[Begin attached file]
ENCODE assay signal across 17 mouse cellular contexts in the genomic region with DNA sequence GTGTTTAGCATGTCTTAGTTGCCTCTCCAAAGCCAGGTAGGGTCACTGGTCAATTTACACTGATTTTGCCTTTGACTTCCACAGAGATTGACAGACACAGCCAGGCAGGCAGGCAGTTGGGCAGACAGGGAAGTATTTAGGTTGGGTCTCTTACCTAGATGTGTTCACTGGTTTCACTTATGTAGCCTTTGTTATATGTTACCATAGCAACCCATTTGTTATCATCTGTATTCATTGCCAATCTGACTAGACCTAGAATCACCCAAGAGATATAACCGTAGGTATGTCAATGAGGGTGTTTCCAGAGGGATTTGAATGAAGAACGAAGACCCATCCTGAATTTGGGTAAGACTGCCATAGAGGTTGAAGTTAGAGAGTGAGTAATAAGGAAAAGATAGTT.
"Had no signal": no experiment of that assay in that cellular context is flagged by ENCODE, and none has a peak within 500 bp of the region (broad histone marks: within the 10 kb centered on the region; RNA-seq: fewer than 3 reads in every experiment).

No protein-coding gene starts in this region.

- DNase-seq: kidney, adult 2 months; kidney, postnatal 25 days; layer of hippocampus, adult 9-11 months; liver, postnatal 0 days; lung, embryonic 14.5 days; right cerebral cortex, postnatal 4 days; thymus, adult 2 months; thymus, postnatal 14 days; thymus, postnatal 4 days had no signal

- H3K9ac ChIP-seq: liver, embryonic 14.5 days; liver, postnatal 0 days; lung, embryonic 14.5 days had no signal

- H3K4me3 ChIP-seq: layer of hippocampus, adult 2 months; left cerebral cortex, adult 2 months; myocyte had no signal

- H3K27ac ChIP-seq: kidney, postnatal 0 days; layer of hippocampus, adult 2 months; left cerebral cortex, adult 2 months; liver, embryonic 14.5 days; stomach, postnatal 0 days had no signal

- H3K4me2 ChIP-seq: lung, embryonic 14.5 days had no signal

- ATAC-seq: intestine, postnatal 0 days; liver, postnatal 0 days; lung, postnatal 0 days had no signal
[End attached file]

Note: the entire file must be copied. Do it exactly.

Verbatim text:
ENCODE assay signal across 17 mouse cellular contexts in the genomic region with DNA sequence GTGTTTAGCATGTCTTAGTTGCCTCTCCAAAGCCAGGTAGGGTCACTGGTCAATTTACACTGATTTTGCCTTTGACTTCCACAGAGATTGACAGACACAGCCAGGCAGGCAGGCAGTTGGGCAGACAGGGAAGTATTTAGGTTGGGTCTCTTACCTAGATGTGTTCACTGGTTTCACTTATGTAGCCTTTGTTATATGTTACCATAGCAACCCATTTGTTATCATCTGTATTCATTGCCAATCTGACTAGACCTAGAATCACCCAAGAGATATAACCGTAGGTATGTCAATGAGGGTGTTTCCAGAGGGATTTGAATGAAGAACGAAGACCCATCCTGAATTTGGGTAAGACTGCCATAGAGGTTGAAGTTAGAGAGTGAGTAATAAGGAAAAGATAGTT.
"Had no signal": no experiment of that assay in that cellular context is flagged by ENCODE, and none has a peak within 500 bp of the region (broad histone marks: within the 10 kb centered on the region; RNA-seq: fewer than 3 reads in every experiment).

No protein-coding gene starts in this region.

- DNase-seq: kidney, adult 2 months; kidney, postnatal 25 days; layer of hippocampus, adult 9-11 months; liver, postnatal 0 days; lung, embryonic 14.5 days; right cerebral cortex, postnatal 4 days; thymus, adult 2 months; thymus, postnatal 14 days; thymus, postnatal 4 days had no signal

- H3K9ac ChIP-seq: liver, embryonic 14.5 days; liver, postnatal 0 days; lung, embryonic 14.5 days had no signal

- H3K4me3 ChIP-seq: layer of hippocampus, adult 2 months; left cerebral cortex, adult 2 months; myocyte had no signal

- H3K27ac ChIP-seq: kidney, postnatal 0 days; layer of hippocampus, adult 2 months; left cerebral cortex, adult 2 months; liver, embryonic 14.5 days; stomach, postnatal 0 days had no signal

- H3K4me2 ChIP-seq: lung, embryonic 14.5 days had no signal

- ATAC-seq: intestine, postnatal 0 days; liver, postnatal 0 days; lung, postnatal 0 days had no signal